10 tips for a better work-life balance

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In her book, Never Check E-Mail in the Morning, Julie Morgenstern says, “According to Harvard economist Juliet Schor, the average American works 163 additional hours, or one month a year, more today than in 1969.”

Many of my local business friends agree. And they’re now looking for a simpler life, where they can do their work without always feeling like they’re operating in the fast lane. Today, people seem to finally be taking to heart the old saying, “Nobody on their deathbed has ever said, ‘I wish I had spent more time at the office.’”

It’s easy to have the balance of work and personal life tilt in favor of work. Since several readers have expressed that they’re struggling to achieve that perfect balance, I asked an expert life coach friend to give some ideas for taking advantage of time away from the office. Here are some of her suggestions:

  • Don’t take work home with you, or at least cut down the amount that does go in the briefcase.
  • Delegate more. You should not be the hardest working person in the office, unless you own the business and are working toward building your “empire.”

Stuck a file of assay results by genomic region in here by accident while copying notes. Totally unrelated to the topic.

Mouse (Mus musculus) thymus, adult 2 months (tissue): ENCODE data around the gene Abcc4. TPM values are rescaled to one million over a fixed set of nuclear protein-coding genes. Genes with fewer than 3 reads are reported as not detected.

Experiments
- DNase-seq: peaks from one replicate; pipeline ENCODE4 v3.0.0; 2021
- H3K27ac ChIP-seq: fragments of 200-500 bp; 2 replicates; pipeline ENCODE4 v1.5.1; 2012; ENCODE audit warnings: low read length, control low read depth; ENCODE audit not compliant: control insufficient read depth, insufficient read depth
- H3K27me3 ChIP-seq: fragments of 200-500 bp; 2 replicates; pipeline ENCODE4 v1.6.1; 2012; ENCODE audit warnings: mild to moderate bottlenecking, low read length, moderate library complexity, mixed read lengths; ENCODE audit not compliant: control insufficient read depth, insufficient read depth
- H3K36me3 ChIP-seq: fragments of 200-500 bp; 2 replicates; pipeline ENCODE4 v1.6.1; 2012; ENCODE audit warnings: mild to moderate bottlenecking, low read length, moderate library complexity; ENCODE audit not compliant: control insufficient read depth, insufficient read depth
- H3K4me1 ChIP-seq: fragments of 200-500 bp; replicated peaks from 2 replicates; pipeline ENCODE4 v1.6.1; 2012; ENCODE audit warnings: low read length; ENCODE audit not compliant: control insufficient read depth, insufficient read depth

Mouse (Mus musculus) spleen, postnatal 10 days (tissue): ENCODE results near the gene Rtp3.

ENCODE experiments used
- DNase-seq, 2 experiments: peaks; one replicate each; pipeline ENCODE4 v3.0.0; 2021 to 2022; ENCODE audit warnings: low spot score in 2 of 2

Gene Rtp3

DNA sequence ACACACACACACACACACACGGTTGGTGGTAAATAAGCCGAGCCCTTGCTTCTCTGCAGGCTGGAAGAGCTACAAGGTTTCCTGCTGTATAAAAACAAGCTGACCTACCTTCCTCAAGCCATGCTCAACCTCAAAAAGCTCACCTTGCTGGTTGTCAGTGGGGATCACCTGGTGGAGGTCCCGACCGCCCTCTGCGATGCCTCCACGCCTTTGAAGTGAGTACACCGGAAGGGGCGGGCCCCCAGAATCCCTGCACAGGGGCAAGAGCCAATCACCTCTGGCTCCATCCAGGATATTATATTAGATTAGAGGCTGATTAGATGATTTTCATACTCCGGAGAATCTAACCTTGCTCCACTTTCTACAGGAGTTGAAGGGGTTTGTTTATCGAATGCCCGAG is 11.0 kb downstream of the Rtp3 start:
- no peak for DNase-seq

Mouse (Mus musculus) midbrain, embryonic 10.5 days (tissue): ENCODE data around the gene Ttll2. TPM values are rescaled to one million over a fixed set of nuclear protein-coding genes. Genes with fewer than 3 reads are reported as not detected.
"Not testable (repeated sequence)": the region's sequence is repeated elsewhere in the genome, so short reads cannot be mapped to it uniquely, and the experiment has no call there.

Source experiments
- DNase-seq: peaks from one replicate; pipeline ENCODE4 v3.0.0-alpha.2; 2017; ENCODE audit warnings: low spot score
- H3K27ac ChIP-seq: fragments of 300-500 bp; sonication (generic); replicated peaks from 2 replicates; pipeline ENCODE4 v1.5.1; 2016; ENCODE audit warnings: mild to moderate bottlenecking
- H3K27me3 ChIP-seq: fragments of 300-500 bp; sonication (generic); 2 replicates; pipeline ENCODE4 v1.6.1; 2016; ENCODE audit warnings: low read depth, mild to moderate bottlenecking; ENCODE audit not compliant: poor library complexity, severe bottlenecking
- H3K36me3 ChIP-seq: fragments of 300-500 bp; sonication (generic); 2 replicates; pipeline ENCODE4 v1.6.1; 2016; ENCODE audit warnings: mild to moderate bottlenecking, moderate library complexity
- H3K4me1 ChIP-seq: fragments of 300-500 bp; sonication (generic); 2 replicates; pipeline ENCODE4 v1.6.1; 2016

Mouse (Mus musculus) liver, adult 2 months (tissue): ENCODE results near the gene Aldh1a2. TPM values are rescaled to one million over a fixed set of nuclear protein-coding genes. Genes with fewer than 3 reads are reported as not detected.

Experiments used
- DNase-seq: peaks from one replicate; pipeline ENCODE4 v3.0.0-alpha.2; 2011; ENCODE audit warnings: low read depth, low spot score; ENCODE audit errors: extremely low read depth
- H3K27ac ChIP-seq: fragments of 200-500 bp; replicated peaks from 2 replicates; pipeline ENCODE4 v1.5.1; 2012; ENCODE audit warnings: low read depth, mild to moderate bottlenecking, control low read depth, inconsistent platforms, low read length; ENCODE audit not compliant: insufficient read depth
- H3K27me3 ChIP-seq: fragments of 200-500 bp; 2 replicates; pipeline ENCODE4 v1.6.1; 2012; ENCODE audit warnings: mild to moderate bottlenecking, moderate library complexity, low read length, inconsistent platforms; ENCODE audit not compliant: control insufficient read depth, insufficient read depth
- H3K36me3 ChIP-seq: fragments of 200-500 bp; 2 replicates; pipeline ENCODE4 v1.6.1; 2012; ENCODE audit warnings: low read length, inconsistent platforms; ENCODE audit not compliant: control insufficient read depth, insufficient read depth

• Divide any time saved equally between work and personal life.
  • Black out certain days/nights for things you want to do.
  • Find or create a retreat area where you can get away for either a long weekend or just for a brief time during the workweek. When heading to that area make a pact that your “vacation starts right now” and stick to it!
  • Escape to … If it’s not possible to steal away for full-fledged R&R, try to escape for at least one hour each day, either for a fitness break or to sip (not guzzle) coffee or tea in a special place.
  • Sit in silence for a short break each day.
  • Find and work on a hobby. I know a busy executive who has one of the most beautiful gardens in the area. Gardening became a go-to stress reducer a few years ago. Now this person’s yard is a showplace of color from early spring to late fall. Another busy business friend gardens to help local food pantries stock up with produce.
  • Make time to practice meditation.
  • Remember what it feels like to be with family, play more games, read more books, see a movie, go fishing. Take that memory and make it reality again.

My expert life coach says that top business performers are very dedicated to a good work-life balance. They “work” on focusing their time away from the office on leisure, either with family or when needed by themselves.



Julie Morgenstern’s book also tells us that, “The most successful workers create a balance that ensures they are energized, refreshed, and renewed every day. Their balancing act isn’t perfect, and it requires constant attention — but they are vigilant about maintaining that balance, because they appreciate the continuity between home and rest, work and productivity.”

A wise person once said, “No one is in charge of your happiness except you!” I think we can all find a little more happiness by adding some weight to the “life” side of the scale.

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